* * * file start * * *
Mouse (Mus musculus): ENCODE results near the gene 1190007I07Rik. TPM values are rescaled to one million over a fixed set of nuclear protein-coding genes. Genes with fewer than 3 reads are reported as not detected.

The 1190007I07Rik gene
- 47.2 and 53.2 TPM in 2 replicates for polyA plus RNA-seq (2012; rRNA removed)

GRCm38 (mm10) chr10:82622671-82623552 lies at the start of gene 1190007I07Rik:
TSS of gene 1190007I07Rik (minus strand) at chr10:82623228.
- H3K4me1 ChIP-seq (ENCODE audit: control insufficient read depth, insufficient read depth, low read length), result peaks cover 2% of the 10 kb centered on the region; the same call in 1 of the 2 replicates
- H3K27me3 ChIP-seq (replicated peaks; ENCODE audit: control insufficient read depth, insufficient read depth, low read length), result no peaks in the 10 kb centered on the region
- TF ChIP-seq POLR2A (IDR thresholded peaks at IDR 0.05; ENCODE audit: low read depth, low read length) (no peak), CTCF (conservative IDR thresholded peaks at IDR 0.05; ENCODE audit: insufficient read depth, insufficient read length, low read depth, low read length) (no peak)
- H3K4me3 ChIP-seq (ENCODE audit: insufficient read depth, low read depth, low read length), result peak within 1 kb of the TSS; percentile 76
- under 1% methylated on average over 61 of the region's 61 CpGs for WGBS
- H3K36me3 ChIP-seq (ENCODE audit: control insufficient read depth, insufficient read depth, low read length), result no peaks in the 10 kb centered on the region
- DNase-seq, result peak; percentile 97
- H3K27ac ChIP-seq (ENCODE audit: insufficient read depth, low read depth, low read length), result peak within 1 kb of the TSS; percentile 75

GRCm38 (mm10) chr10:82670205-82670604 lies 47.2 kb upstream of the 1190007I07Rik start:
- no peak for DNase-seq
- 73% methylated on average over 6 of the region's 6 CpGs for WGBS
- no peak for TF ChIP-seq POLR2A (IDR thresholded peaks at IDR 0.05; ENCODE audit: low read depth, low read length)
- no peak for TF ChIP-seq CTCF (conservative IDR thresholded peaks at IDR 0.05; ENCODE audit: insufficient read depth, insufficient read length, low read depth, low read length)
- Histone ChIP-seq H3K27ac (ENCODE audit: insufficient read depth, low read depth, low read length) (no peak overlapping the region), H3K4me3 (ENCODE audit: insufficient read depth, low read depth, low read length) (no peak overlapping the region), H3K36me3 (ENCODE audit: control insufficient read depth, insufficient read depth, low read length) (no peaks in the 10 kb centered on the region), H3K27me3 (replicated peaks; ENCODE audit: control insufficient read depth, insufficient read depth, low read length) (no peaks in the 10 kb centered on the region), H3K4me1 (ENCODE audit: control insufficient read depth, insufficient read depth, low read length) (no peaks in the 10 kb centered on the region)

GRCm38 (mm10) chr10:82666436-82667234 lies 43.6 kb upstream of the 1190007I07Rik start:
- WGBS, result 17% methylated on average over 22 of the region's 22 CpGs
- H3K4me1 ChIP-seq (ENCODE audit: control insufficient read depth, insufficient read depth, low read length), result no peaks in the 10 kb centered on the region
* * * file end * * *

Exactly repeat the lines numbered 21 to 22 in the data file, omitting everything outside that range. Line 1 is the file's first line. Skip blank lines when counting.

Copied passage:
- WGBS, result 17% methylated on average over 22 of the region's 22 CpGs
- H3K4me1 ChIP-seq (ENCODE audit: control insufficient read depth, insufficient read depth, low read length), result no peaks in the 10 kb centered on the region